Saturday, September 3, 2016

Keeping It Real

It’s interesting that in today’s internet connected society where we have access to more people and more friends in the far reaches of the world that we can be the most disconnected. We choose what tidbits of our life we want to share and the screen makes it easy to hide the rest. Easy to hide any pain, struggles, or suffering. Easy to plaster the smile on our face for the photo or type out a :) to convince people we are great and life is full of sunshine. Somehow in all this, it almost feels taboo to speak of any struggles. People respond with, well, it could be worse, first world problems, at least it’s not cancer, everyone has struggles, etc. This is all true and meant to give perspective, but does that lessen the importance of any single one person's struggle no matter how minor? Does it lessen their need for love, support, and a place to share and find community? Does it make any of those struggles less real? No. How we each deal with a struggle will differ greatly. That is the beauty of our individuality, but sharing is also how we develop compassion, understanding, and perspective for our own lives. So I’m going to share because I KNOW there are others out there walking some of the same paths I have and feeling so utterly alone when that is far from the truth.

Beginnings. There are always a lot of beginnings in life. Periods that start in motion some phase or time frame in our existence. Sometimes these time frames are good, sometimes tough. December 2013 was probably my most recent beginning. It was the start of an approximately 3 year phase that has come with some serious highs and lows.

Let me begin by saying that none of what I write here is meant to be a complaint about my life. I have struggles, but even in my darkest days I love my life. I am still surrounded by so much good and am so lucky for what I do have. I KNOW that and appreciate it with all my heart, but things still get tough. I struggle, and the past three years have been particularly challenging for me as a woman, a wife, a mother, and a friend. A lot has happened, and up until now I too have been guilty of sharing mostly just the good tidbits and not “keeping it real.” So let’s make it real.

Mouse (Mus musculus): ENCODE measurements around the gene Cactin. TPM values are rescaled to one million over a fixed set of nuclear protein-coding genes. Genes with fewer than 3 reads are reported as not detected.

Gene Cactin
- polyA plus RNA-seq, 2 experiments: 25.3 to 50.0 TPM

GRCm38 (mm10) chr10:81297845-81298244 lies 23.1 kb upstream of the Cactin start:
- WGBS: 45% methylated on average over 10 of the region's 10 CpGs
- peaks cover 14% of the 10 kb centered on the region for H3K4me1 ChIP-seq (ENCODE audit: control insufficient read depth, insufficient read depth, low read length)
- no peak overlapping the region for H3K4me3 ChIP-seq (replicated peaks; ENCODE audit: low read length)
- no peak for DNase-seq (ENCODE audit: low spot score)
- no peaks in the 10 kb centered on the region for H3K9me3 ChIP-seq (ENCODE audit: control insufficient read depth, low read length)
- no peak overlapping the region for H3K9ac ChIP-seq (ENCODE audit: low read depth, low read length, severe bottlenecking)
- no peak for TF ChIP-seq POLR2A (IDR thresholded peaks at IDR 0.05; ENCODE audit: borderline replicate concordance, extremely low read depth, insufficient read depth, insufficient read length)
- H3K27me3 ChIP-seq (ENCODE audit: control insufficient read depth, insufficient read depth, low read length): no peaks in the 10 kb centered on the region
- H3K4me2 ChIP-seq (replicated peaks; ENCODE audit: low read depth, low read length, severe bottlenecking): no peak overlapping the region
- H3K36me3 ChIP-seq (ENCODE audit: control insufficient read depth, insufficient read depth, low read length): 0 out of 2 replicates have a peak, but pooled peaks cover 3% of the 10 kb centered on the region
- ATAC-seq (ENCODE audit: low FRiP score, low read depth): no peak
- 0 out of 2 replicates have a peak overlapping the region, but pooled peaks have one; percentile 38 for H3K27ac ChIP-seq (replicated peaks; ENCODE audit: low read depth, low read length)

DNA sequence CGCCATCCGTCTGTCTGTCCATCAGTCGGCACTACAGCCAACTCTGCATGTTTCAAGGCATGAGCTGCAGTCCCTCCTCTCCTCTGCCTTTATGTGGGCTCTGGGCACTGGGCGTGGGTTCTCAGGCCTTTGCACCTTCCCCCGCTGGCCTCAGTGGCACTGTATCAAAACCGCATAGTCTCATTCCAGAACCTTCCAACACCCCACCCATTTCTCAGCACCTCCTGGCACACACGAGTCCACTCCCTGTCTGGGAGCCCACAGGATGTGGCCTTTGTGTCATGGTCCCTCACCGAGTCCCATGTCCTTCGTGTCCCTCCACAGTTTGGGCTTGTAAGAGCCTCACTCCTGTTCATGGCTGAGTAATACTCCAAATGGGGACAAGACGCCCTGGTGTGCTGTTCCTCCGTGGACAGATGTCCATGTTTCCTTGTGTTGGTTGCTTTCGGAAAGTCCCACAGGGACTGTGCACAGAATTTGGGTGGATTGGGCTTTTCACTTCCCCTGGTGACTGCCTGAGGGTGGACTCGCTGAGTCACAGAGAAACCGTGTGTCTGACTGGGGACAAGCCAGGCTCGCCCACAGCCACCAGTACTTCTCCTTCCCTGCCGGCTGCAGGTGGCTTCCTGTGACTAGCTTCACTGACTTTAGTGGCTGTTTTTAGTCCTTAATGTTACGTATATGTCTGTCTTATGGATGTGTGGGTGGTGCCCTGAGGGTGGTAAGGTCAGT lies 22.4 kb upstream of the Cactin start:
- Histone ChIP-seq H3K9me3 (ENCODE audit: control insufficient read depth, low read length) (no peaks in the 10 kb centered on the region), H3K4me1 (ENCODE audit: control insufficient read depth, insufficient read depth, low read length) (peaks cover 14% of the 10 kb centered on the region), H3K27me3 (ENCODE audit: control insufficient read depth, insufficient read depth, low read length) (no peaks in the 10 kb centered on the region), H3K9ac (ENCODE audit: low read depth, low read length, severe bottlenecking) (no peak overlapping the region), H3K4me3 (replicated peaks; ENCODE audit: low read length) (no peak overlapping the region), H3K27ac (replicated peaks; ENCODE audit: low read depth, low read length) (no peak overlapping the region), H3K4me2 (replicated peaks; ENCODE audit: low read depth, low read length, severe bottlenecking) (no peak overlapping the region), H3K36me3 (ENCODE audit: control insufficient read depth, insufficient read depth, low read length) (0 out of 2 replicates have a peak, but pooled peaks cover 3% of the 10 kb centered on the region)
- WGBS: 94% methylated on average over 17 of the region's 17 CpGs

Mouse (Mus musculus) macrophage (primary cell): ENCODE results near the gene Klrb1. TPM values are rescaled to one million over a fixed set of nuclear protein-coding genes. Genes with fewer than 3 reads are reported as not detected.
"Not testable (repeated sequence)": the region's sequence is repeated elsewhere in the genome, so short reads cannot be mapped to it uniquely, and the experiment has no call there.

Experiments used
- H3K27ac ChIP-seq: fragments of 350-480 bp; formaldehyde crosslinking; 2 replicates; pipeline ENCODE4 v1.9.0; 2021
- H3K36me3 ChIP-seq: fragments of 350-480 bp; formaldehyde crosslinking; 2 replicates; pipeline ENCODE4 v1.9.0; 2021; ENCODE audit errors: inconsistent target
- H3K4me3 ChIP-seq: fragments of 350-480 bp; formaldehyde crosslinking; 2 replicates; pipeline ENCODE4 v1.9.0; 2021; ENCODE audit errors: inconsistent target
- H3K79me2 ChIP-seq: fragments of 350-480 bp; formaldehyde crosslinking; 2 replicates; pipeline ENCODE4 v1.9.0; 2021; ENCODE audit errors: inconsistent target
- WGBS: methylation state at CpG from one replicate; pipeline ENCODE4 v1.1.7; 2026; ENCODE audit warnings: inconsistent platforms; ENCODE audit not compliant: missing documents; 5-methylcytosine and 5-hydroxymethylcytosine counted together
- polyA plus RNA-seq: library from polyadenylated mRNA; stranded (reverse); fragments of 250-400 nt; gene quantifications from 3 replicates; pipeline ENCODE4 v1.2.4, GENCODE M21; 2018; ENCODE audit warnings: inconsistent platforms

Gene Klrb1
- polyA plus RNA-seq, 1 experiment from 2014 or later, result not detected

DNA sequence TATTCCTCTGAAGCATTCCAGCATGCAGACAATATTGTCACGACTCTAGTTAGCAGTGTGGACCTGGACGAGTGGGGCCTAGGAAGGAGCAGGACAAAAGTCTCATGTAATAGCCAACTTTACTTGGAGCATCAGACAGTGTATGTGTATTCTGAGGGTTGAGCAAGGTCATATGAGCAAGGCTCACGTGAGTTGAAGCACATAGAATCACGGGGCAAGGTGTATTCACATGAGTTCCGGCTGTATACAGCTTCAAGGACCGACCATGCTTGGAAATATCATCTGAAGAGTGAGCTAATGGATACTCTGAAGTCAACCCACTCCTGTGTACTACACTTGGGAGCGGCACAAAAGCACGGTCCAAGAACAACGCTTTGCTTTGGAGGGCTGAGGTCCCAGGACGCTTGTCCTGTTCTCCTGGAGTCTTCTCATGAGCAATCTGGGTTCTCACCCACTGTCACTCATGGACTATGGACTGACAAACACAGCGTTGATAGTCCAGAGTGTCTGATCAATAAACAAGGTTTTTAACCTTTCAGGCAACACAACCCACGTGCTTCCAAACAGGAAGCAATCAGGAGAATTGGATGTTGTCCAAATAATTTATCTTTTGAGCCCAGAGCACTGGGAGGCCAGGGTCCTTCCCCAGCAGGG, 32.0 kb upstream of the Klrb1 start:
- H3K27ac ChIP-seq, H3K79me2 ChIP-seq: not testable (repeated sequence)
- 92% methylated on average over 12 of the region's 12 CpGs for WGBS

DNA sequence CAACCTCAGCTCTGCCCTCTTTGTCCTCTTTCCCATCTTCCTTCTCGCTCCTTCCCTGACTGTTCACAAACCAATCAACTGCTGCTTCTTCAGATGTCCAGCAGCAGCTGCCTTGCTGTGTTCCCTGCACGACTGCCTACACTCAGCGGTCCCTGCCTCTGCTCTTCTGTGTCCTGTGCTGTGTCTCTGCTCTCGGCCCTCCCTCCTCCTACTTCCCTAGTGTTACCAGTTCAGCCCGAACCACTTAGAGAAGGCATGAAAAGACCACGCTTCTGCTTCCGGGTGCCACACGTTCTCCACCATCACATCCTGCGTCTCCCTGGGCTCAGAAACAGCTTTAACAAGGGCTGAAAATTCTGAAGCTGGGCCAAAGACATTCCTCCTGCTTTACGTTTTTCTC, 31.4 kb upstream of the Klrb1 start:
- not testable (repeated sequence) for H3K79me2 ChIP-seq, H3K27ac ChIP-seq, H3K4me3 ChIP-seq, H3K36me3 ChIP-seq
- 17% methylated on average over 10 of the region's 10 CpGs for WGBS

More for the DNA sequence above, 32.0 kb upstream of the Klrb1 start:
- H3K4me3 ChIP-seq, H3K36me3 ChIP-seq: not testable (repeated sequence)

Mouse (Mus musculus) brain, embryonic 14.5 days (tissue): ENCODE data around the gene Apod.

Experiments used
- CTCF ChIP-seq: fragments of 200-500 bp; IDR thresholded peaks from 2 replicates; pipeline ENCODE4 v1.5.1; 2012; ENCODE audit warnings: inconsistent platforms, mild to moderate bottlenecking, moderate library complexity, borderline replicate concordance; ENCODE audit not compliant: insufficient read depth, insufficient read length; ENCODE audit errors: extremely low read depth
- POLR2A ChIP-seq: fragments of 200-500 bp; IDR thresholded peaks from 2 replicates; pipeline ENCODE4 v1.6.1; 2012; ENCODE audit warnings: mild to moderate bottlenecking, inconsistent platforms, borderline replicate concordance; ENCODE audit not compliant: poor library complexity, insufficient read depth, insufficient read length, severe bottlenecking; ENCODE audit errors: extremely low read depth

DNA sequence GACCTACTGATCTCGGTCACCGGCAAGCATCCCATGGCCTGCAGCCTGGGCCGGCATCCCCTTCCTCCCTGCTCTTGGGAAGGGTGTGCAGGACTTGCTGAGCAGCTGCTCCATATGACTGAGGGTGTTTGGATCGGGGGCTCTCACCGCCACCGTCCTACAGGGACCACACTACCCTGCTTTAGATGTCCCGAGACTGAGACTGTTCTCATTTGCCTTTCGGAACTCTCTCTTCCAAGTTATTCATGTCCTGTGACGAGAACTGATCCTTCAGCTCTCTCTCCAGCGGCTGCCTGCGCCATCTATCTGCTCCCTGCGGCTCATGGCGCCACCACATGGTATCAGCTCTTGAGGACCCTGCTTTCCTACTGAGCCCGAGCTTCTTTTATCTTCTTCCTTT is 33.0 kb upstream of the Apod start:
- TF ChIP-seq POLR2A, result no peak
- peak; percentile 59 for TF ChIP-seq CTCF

Everyone that follows my blog knows all about this one. Oral immunotherapy for my oldest’s food allergy to peanuts. This December will mark 3 years since Big Monkey took his first bite of peanut (May marked 3 years from our consult visit), and it has been an adventure. This adventure has been mostly fantastic. We are gaining huge freedoms, but I won’t say it didn’t come without its price over the past 3 years. It hasn’t been easy. The beginning was rough. The middle was ok, but still took a ton of concentration, daily effort, adjusted schedules, missed social engagements, and even some offended friends. The process was supposed to be no more than a year. Instead reaching graduation took 21 months, and here we are at almost the 3 year mark and are still struggling. That’s right, peanut land is not going perfectly at the moment. It seems that Big Monkey’s environmental allergies are throwing a kink in the system and making him react to his weekly peanut dose, so he backed down to a smaller dose 3 times a week instead. Not a huge setback, and of course he is still SO MUCH safer than before, but this mama is looking forward to no more reactions. His most recent was quite scary and lasted for about two hours. Thankfully, he is doing great on the smaller doses and we have an appointment very soon to figure out what is going on and what to do next. Either way, watching my child eat his poison has been an emotional process. Watching him have even mild reactions is a heart stopping moment that no parent ever wants to experience. It’s like watching your child start to die and wondering if you can stop it in time. Ok, sometimes that is exactly what you are doing. One day in the future his IgE WILL hit zero (I’m determined that it will even if it takes a decade!), and this will all be a distant memory.